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Thursday, October 18, 2007

Wikipedia vs primary sources

Seth has a very good piece on this blog this week about Wikipedia. I agree with much of what he says with regard to students spending time on writing vs spending time finding articles. Where I differ is I disagree with his suggestion that students do not need to learn to find "primary" sources. This is a continuous debate, one that is old.. began back before the net... Seth even discusses an example where he slipped by in his younger days. And while I am a big believer and users of wikipedia.. students need more skills than looking things up in an encyclopedia.. we needed them back in the 1900s.. and we need them today.

One of the most important issues in today is to ensure that you have valid and accurate information. Wikipedia replaced encyclopedias..and does a better job in MHO, but it is still a secondary source. It was true before and it is still true that our students should be learning how to validate and read primary source materials while synthesizing their own original thoughts. They can use wikipedia for their daily needs, but they also need this added skill. What example can I use to make this point.. Wikipedia comes to mind! We don't want our students to be just users of wikipedia.. we want them to be contributors.. contributors know how to find information and pull it together in a valid and reliable way. So I slightly differ with you Seth.. I want my son learning how to find information.. I want him to be writing wikipedia articles.. so he is going to be reading journals and such.. In fact.. now that I think about it.. there will be lots of people who can write.. it will be the ones who find the knowledge that have the edge...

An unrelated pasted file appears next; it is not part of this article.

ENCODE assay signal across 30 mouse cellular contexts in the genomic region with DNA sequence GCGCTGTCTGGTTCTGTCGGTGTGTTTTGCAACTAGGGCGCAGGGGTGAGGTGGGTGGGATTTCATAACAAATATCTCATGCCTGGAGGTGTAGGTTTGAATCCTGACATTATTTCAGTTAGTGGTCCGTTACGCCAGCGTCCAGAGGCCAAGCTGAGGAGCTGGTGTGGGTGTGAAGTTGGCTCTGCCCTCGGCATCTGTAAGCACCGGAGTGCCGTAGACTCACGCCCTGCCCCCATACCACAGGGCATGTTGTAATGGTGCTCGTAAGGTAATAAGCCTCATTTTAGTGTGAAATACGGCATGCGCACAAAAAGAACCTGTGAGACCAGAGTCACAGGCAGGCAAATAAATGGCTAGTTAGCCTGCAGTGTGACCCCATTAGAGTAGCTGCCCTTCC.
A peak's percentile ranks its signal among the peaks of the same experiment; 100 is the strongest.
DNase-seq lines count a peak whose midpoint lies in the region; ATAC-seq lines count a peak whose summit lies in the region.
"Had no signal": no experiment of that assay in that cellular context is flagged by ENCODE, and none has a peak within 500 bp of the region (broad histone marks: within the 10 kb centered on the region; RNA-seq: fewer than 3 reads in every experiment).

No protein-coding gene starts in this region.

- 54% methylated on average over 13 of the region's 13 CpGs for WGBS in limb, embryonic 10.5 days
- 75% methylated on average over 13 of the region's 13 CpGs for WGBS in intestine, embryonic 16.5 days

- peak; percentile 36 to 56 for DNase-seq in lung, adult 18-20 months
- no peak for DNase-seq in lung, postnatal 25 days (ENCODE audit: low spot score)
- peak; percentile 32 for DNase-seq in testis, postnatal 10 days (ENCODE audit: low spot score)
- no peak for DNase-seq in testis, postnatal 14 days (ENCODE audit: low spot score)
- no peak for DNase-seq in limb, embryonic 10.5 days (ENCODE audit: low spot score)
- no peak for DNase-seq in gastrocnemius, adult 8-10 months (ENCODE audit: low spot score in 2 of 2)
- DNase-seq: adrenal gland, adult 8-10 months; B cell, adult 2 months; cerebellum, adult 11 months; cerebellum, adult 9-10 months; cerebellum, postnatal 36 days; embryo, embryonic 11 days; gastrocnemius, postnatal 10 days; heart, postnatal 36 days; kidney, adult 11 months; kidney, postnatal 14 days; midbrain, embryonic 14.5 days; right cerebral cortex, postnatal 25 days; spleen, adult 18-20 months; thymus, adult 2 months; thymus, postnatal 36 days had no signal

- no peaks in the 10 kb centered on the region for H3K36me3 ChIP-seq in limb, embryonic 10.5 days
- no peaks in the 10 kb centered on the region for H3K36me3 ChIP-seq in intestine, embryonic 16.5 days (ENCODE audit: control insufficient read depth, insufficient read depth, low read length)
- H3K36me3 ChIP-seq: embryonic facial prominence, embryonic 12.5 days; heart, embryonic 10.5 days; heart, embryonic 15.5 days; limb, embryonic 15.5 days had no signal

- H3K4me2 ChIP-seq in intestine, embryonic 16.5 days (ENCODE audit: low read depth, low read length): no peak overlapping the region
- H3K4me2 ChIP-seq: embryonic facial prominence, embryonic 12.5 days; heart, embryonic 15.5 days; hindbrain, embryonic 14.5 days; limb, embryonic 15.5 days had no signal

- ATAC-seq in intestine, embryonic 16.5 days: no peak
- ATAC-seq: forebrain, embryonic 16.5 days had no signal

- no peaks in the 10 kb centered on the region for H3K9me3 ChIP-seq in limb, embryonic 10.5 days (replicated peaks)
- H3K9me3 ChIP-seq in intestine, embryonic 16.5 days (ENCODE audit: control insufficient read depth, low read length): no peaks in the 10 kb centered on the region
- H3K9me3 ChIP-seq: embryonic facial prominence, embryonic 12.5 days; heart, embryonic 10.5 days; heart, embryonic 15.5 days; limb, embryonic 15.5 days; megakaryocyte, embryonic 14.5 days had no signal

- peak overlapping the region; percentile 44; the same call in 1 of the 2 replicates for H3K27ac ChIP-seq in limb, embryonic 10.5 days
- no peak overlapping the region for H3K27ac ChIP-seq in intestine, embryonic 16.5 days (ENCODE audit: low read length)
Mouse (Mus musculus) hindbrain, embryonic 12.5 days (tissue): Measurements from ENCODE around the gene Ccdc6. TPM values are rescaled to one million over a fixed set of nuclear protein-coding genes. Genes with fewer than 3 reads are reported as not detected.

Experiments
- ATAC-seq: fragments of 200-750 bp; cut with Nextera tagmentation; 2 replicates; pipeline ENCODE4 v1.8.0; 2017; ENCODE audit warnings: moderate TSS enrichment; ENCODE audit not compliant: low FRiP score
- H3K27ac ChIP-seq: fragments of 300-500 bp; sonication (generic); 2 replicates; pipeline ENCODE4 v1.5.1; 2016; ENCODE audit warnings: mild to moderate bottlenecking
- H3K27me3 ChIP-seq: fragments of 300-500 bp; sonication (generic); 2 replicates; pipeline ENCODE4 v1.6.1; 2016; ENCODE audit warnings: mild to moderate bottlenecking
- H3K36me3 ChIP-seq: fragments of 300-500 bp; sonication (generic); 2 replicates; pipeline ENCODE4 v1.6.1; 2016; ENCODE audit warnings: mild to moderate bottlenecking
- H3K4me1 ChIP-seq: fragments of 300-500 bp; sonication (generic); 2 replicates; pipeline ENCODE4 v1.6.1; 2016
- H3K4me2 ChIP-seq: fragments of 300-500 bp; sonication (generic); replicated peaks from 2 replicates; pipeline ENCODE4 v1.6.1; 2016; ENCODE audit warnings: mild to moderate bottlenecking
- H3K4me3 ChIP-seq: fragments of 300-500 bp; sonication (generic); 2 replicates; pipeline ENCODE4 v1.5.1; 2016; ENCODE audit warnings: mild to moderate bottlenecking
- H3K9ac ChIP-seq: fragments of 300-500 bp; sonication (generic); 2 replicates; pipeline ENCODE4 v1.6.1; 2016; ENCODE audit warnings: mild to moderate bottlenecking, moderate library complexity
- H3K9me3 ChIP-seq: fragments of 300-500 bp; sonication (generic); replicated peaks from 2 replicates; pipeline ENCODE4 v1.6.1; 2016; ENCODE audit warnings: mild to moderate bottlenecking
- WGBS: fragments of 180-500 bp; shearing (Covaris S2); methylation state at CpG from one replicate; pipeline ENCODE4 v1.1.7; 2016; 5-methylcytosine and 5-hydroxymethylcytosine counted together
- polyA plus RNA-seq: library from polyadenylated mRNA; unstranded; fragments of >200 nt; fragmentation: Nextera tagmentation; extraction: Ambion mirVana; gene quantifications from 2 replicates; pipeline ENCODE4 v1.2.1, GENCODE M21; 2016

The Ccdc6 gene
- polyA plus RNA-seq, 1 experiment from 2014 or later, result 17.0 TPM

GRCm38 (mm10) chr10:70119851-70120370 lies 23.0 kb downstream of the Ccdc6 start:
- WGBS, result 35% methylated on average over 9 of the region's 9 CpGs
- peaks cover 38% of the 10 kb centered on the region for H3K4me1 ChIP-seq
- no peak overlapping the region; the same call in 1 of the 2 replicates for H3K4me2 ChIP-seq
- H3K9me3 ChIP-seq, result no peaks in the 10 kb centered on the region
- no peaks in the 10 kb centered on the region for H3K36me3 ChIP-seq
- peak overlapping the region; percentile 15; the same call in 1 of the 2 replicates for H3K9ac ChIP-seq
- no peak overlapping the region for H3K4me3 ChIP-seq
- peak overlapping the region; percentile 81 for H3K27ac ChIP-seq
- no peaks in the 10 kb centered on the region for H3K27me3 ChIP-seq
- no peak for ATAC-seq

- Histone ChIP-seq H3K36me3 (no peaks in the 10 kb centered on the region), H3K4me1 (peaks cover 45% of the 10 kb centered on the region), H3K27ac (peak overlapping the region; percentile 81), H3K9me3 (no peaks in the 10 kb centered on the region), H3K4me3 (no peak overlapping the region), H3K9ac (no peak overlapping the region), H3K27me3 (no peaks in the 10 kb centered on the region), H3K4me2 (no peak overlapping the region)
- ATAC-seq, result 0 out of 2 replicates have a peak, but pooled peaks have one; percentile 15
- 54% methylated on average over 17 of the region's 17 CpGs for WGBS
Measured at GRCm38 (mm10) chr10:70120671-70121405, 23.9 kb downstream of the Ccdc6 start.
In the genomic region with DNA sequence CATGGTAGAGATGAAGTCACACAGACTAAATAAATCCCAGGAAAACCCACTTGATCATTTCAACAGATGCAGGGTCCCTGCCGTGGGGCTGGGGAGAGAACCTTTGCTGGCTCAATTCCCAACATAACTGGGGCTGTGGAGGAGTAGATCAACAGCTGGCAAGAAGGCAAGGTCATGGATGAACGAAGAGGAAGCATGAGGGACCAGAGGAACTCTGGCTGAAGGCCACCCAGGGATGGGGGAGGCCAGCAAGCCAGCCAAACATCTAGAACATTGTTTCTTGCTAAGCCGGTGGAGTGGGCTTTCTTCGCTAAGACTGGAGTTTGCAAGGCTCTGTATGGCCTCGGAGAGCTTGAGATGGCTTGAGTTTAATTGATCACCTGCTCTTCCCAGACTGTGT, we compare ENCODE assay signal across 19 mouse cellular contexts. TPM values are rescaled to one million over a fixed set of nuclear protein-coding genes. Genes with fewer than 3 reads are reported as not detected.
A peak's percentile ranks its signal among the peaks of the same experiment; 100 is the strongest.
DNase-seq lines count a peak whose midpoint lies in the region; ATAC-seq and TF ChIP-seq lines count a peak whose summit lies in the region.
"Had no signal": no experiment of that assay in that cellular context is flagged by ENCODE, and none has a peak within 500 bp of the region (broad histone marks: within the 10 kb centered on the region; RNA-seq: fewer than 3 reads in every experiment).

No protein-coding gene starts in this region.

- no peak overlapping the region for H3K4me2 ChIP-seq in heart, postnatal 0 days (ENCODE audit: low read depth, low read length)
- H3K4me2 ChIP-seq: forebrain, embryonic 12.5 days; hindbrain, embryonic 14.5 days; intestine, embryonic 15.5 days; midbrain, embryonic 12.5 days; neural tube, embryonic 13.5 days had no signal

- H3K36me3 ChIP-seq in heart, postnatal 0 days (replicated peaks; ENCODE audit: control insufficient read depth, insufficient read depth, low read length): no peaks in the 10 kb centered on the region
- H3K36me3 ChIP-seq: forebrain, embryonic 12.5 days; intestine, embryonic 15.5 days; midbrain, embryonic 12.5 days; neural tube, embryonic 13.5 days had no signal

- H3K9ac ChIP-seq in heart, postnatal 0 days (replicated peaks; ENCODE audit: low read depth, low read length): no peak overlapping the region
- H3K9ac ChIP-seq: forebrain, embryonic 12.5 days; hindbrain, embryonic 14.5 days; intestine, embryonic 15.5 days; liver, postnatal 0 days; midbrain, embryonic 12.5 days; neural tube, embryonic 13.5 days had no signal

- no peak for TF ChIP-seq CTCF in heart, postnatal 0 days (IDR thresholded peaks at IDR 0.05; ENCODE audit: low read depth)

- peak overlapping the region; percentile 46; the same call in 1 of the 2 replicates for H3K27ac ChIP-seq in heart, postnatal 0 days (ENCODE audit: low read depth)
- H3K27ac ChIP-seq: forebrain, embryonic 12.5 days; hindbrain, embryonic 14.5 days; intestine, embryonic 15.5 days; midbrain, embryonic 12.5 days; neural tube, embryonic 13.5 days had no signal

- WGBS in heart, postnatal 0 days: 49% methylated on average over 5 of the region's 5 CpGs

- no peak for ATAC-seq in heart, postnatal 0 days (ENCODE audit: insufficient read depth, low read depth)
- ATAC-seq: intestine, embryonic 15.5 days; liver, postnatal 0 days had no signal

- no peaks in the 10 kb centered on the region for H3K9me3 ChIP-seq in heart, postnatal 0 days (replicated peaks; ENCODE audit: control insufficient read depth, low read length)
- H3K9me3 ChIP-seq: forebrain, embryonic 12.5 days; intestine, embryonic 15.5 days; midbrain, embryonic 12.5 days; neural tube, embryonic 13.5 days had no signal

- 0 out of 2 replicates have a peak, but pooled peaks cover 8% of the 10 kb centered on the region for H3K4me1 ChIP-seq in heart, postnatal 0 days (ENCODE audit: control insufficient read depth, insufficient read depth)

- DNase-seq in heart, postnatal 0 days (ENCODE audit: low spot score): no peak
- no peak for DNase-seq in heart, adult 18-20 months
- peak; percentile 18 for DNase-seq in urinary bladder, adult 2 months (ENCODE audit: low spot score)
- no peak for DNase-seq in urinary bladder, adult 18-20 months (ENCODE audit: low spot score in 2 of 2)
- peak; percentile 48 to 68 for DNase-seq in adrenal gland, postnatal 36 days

2 comments:

sethgodin said...

Thanks, Mitch

My point is that wikipedia is a stand in for many online sources. Wikipedia is a great place to start, but then you go other places... none of which are okay with some teachers.

I think we need more focus on the process of synthesis, mostly.

Mitch Owen said...

Seth,

Your main point is dead on.. Wikipedia is a great starting point.. Teachers need to accept that there are new ways of finding primary sources, but we need to ensure students can read and synthesize information that is not written in pedia forms.